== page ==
Intervention, war expansion, and the international sources of civil war




Langø, Hans-Inge Giske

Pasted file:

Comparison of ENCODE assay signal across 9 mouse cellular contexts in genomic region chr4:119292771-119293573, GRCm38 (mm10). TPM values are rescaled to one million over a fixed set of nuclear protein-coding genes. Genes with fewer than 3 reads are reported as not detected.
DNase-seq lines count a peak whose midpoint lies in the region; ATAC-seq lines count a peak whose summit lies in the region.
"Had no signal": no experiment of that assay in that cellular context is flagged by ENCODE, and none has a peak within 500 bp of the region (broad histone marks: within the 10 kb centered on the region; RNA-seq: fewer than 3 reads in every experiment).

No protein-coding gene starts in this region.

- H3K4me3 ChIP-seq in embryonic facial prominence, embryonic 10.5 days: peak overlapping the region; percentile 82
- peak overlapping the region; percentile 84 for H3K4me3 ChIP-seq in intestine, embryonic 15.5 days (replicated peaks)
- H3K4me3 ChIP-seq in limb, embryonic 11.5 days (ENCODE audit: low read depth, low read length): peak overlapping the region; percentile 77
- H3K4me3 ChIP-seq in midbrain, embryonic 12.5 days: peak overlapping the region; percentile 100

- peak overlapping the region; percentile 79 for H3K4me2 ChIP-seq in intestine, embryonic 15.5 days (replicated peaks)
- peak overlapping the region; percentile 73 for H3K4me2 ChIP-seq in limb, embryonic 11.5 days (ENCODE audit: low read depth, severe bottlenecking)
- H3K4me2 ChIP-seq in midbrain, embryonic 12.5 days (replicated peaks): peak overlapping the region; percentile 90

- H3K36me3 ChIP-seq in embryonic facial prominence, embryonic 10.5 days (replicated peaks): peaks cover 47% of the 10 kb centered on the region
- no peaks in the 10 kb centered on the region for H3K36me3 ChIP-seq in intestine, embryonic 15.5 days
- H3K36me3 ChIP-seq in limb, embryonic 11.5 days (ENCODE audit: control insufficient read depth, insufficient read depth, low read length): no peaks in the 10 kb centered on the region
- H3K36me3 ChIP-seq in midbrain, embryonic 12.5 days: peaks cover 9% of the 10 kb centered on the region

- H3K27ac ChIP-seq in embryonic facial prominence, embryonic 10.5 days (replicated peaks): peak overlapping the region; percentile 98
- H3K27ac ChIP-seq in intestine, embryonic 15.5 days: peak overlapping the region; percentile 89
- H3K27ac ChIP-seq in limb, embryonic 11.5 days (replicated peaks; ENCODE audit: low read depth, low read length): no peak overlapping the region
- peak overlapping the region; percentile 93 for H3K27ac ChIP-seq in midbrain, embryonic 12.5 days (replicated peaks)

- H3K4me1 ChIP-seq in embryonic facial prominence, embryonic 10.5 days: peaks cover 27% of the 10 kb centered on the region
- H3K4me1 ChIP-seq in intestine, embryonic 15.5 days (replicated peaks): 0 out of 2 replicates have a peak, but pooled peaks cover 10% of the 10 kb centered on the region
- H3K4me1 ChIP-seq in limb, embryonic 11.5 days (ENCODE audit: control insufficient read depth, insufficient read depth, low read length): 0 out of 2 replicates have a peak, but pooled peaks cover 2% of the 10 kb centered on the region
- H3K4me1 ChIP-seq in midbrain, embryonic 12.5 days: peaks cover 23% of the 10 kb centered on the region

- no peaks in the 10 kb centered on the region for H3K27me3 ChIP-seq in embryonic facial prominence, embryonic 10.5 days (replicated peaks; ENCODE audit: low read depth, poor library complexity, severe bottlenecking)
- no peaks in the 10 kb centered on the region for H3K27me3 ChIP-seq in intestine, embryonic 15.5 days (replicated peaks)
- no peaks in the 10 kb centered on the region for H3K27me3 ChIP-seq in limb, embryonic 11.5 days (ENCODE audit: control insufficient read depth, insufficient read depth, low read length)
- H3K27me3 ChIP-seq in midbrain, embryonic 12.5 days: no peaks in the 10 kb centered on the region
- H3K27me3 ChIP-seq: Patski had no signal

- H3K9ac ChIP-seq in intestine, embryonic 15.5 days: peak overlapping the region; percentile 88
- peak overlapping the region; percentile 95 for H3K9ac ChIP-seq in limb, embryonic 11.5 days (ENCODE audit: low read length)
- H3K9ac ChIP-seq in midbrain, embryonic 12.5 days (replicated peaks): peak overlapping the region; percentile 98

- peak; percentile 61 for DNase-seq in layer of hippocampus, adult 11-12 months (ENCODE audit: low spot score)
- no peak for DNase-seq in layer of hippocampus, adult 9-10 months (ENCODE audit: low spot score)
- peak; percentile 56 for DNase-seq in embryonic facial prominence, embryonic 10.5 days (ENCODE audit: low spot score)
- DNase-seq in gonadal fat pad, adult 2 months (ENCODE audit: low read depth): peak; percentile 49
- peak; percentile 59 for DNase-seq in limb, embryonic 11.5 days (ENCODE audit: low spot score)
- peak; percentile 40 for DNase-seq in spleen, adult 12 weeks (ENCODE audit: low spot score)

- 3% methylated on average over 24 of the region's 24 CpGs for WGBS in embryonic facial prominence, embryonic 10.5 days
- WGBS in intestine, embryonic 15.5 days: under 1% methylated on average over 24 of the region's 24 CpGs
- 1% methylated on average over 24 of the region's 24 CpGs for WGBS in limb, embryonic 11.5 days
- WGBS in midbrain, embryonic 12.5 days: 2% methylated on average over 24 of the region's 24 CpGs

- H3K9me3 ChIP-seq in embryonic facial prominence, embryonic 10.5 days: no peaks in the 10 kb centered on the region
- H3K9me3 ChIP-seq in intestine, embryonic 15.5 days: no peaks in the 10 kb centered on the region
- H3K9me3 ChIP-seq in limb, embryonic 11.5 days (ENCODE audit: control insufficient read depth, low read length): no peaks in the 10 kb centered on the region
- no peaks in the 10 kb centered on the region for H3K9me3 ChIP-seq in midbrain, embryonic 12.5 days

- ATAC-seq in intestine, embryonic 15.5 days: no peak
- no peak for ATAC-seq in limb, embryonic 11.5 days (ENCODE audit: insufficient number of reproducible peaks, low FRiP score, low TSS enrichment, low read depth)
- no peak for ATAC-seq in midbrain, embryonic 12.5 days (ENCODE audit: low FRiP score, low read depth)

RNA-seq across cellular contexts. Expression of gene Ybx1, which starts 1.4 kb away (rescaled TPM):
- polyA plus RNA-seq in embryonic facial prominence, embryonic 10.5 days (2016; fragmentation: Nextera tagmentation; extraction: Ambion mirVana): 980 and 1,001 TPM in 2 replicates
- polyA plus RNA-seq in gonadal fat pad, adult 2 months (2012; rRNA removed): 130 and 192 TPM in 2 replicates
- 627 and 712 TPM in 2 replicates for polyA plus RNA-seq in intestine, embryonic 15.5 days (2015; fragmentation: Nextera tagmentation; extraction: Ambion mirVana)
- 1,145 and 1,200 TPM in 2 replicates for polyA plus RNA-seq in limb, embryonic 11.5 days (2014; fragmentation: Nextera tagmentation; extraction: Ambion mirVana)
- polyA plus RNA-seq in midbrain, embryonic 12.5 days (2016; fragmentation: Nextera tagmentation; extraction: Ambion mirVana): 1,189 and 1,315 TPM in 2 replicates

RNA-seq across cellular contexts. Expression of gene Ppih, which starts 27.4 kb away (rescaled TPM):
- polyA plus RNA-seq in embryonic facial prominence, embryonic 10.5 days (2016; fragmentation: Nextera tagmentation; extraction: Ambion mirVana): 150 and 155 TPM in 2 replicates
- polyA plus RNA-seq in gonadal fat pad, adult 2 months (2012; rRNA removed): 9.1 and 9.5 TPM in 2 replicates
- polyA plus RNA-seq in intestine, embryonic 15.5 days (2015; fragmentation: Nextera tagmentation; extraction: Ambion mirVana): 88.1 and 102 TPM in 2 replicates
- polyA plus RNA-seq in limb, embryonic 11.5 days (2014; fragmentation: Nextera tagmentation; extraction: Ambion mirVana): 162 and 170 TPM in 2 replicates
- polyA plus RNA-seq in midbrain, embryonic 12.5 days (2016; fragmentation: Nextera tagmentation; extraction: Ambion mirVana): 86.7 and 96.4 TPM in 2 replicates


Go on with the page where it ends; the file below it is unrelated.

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Why do some civil wars become interstate wars while others do not? In this dissertation I develop a theory of rebellion, rebel-sided intervention, and interstate retaliation that connects civil and interstate war. I argue that civil wars expand when rebels and third parties underestimate the government's resolve, and there are three key predictors of interstate war: the size of the local stakes relative to the third party's territory, the rebels' loss of autonomy when receiving external support, and the third party's affinity for the rebels. I evaluate the model and test its predictions using a mixed-methods approach. I use newly collected data on war expansions to show how factors such as escalation costs affect risks of intervention and retaliation, and I explore the causal mechanisms of my theory through the Afghan Civil War from 1978 to 1989. My findings have implications for models of conflict, conflict prevention, and U.S. grand strategy.



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